There's an old headline-parody that involves posing a disjunctive question between two functionally equivalent alternatives, and "X: Threat or Menace?" is the most familiar form of this joke. We've used it more than once here on Language Log, for example in Geoff Nunberg's post "'Still unpacked': Threat or Menace?", 5/17/2005.
A web search turns up many more examples, headed by another LL post ("Rhetorical questions: Threat or Menace?", 9/17/2006), with the role of X played variously by Vista SP1, Twitter, NALP, Transhumanism, George Lucas, Version Targeting, Blogs, Girl Scouts, and so on.
This meme has been around for a while, though I don't know who started it when. A bit of searching turned up Mike Duffy, "Political satire: Threat or menace?", The [New London] Day, 8/15/1982; and "ABC News: Threat or Menace?", The Village Voice, 6/26/1978. Before that, examples of the phrase "threat or menace" seem to be mostly instances of a commonplace legal redundancy, though I expect Ben Zimmer will track the use in headline parodies back to Ambrose Bierce, or perhaps Benjamin Franklin.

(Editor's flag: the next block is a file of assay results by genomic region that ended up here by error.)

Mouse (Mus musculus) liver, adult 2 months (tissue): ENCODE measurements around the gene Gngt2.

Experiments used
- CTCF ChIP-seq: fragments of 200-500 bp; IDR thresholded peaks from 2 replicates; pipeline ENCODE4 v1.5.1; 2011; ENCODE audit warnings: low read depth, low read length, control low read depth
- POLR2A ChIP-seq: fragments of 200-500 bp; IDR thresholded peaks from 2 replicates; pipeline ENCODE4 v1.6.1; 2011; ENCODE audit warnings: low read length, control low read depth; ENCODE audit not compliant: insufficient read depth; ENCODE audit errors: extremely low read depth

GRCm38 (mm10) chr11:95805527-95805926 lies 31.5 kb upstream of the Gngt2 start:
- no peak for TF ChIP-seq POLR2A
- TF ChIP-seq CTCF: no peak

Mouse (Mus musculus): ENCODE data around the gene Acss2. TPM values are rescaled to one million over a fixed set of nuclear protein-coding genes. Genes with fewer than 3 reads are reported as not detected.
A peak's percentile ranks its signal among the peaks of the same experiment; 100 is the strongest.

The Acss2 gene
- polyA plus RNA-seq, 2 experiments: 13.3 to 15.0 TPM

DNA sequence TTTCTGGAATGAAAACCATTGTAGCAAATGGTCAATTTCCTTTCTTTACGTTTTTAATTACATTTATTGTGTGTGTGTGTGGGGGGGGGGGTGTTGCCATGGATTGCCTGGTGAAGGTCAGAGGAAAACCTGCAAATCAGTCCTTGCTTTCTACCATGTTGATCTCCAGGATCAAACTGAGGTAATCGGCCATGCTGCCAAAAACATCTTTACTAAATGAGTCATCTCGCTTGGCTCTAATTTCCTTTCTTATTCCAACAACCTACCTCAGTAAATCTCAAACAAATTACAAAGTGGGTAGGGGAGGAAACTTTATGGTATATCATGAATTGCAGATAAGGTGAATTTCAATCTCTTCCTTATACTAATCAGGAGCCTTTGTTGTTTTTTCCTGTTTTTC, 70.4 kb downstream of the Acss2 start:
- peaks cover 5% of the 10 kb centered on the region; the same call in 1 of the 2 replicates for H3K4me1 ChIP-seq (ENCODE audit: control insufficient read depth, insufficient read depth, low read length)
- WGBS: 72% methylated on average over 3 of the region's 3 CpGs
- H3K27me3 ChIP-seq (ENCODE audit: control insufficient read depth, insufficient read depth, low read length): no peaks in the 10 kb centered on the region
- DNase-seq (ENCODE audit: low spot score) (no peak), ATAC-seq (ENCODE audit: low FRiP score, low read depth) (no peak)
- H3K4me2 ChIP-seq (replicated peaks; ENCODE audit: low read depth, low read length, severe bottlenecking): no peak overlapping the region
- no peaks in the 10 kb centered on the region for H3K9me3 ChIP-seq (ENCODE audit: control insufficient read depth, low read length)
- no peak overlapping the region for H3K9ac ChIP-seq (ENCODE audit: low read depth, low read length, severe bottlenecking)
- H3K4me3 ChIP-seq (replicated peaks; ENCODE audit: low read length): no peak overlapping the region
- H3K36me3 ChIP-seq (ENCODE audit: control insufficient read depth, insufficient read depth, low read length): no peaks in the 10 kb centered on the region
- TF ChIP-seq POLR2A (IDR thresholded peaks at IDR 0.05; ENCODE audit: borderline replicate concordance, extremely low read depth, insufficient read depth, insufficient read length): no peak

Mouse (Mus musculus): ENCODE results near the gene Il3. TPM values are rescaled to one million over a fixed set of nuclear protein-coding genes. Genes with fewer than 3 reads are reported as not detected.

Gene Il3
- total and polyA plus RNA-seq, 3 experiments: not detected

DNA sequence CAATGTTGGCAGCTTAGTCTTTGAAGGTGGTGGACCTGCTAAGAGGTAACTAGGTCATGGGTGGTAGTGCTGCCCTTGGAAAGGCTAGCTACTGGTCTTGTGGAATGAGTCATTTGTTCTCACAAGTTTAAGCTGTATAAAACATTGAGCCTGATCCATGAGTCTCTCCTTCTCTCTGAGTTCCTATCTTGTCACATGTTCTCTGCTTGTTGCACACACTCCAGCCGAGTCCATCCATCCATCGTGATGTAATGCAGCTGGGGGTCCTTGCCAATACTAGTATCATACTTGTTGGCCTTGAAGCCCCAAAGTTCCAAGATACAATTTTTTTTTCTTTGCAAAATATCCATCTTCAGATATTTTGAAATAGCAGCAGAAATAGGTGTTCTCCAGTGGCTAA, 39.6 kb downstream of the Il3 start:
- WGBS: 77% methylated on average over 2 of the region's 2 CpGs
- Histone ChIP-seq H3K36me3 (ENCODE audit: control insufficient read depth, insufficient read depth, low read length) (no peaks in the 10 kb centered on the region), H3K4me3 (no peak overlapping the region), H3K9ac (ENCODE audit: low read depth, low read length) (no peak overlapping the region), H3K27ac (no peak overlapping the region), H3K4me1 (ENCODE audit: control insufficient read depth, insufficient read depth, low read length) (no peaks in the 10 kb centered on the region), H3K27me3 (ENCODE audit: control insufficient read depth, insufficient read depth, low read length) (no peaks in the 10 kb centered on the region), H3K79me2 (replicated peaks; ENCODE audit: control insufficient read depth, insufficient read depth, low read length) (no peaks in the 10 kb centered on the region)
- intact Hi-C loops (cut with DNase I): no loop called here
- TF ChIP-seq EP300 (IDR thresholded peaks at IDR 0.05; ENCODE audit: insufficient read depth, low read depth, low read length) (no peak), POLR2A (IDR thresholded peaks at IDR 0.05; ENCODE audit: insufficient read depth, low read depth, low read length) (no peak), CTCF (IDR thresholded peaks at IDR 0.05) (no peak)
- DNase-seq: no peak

Returning to the present, Simon Cauchi sent me some evidence that the joke (or the legalism?) is interpreted by some as establishing a graded series of offenses. From "Mother jailed for her part in hoax", press.co.nz (which seems to be the online version of The Dominion Post), 4/15/2010:
Deane had also committed other dishonesty offences against vulnerable victims, including stealing money from a woman in a community home.
Deane's husband, Darren Deane, said yesterday his wife had been "slammed with a jail sentence" out of proportion to her offending and her jail sentence would be incredibly hard on the family. The youngest child was 11.
"My wife is not a threat to society. She was only a menace."
[Update -- there's a 2006 Ask Metafilter discussion of the origins of the X: Threat or Menace? meme. It links to an alt.usage.english discussion from 2004, in which Ben Zimmer (!) explains that Spider-man: Threat or Menace? "was the title of Amazing Spider-Man Annual #15, published in 1981. When the origin of the headline was discussed on rec.arts.comic.misc, no one was able to find it in the Stan Lee comics of the '60s (Jameson's first headline was simply 'Spider-Man Menace')".
There's also discussion of use in the Harvard Lampoon in the 1960s, transferred to the National Lampoon in the 1970s.]
[Update #2 -- there's a positive version, which I think is newer: "X: boon or blessing?"]